Throughout the 20 th century, the Kennedy family was accused of and linked to numerous dirty dealings. First it was Old Man Joe Kennedy who manipulated stocks and traded on inside information so he could liquidate his holdings before the market crashed in 1929. And it was Joe who arranged for the mob to deliver the union vote for son John in the 1960 West Virginia presidential primary. Then it was JFK who got help from Secret Service and celebrity pals to hide his extramarital affairs. Later, Bobby managed to cover his tracks after a clandestine visit with
Marilyn Monroe, who died shortly thereafter. And, of course, there was Teddy who paid off the Kopechne family to keep them from suing him for the drowning death of their daughter. Now, just in time for America to celebrate the 50 th anniversary of JFK’s inauguration, his daughter Caroline and her cousin Maria Shriver have used their influence to make a TV miniseries disappear from sight.
The Kennedys are historically a family of fixers who can make just about anything or anyone go away by flexing their political and financial muscle. And while Caroline’s scheme pales in comparison to, say, stealing an election, her maneuvering was vintage Kennedy, worthy of Old Joe himself.The Kennedys are historically a family of fixers who can make just about anything or anyone go away by flexing their political and financial muscle.
Here’s what happened: The History Channel commissioned an eight part miniseries on the Kennedys, starring Greg Kinnear as JFK and Katie Holmes as Jackie. But after the film was completed, Princess Caroline got wind that it was going to make her father look like a philanderer and her grandfather appear power hungry. I guess she doesn’t think bears defecate in the woods either.
As luck would have it, Caroline has a book deal in place with Hyperion. She also has agreed to give ABC’s “Good Morning America” an exclusive on Jackie’s unpublished interviews. Hyperion is a subsidiary of the Disney/ABC empire, same as the History Channel. So Caroline allegedly persuaded Disney chief Anne Sweeney to scrap the miniseries, or else say goodbye to the book and interviews. Meanwhile, cousin Maria double-teamed Sweeney, who sits on the board of Special Olympics, which Maria’s mother Eunice Kennedy Shriver founded. Shriver also has ties to NBC/Universal, whose president sits on the board of A&E, which is also under Disney control. And so, in addition to not airing on the History Channel, “The Kennedys” will not air on A&E, Lifetime, the Biography channel, NBC, ABC or USA. Even Showtime, which rescued the Reagan biopic when CBS shelved it back in 2003, has been frightened away. For now, though, the mini is still scheduled to air in Canada on March 6, unless one of the Kennedy’s can buy off the Mounted Police before then.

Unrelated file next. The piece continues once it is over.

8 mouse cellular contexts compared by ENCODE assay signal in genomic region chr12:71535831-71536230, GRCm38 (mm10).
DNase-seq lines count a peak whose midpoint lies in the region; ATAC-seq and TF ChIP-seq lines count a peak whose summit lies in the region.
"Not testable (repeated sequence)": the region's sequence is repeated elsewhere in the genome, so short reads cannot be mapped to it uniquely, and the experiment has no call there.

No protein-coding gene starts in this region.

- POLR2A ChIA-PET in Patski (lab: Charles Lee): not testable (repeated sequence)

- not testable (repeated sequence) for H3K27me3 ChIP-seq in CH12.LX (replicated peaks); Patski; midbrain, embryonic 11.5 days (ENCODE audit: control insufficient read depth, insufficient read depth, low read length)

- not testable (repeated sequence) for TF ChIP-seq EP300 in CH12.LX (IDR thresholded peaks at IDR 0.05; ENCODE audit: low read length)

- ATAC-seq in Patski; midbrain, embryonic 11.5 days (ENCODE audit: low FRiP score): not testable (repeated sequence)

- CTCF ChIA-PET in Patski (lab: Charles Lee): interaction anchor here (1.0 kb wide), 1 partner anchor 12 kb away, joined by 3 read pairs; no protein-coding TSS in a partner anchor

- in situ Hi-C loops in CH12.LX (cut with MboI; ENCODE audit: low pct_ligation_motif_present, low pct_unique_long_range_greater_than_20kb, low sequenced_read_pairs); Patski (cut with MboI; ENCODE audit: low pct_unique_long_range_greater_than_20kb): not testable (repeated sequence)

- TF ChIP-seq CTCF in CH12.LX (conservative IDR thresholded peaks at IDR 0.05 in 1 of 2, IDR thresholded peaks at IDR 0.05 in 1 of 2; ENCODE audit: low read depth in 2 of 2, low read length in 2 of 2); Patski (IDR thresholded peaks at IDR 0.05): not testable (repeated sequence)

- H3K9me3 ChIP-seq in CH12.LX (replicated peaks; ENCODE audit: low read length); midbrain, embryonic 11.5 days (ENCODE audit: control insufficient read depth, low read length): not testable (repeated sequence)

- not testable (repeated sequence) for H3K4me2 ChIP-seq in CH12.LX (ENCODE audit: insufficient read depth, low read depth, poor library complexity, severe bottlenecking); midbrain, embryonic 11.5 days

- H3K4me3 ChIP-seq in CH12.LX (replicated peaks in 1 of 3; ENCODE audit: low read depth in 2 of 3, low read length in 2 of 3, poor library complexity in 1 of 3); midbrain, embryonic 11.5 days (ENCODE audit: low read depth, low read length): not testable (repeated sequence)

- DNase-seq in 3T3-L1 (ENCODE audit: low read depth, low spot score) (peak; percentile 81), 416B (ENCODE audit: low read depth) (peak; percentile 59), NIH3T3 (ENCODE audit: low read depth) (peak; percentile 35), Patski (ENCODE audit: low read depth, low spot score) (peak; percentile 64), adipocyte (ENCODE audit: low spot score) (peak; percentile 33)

This disturbing tale of politics and power is nothing new to television. Programs and performers have been censored numerous times in the past, most famously when the White House put pressure on CBS to cancel “The Smothers Brothers Comedy Hour” because of Tom and Dick’s opposition to the Vietnam War. But this is 2011, and we live in a 500-channel universe, where anybody can broadcast just about anything somewhere. So how did the Kennedys get away with censoring “The Kennedys” so thoroughly?
The reason is vertical integration, which emerged when the FCC relaxed ownership caps and merger regs, thus allowing a handful of corporations to own all of the broadcast properties in America. That’s why Caroline and Maria only had to lobby a single executive to make sure that numerous TV and cable networks passed on the film.
As we wait to see if the miniseries’ producers sue the History Channel, I would also like to see the federal government investigate Disney for restraint of trade and collusion. If so, it would be the first major legal challenge to the evils of vertical integration. In the meantime, as we pause to honor the presidency of John Kennedy this month, we should remember that, despite his personal flaws, he held a deep belief in individual freedom, including that of expression. And so, in using censorship to protect her father’s legacy, Caroline instead does it a disservice.
Ironically, in trying to keep people from seeing “The Kennedys” now, Caroline’s power play will actually pique viewer interest in the film when it eventually airs and goes to DVD. In other words, Caroline’s scheme will fail in the long run. Maybe she’s not a Kennedy after all.
Jim Longworth is the host of “Triad Today,” airing on Fridays at 6:30 a.m. on ABC 45 (cable channel 7) and Sundays at 10 p.m. on WMYV (cable channel 15).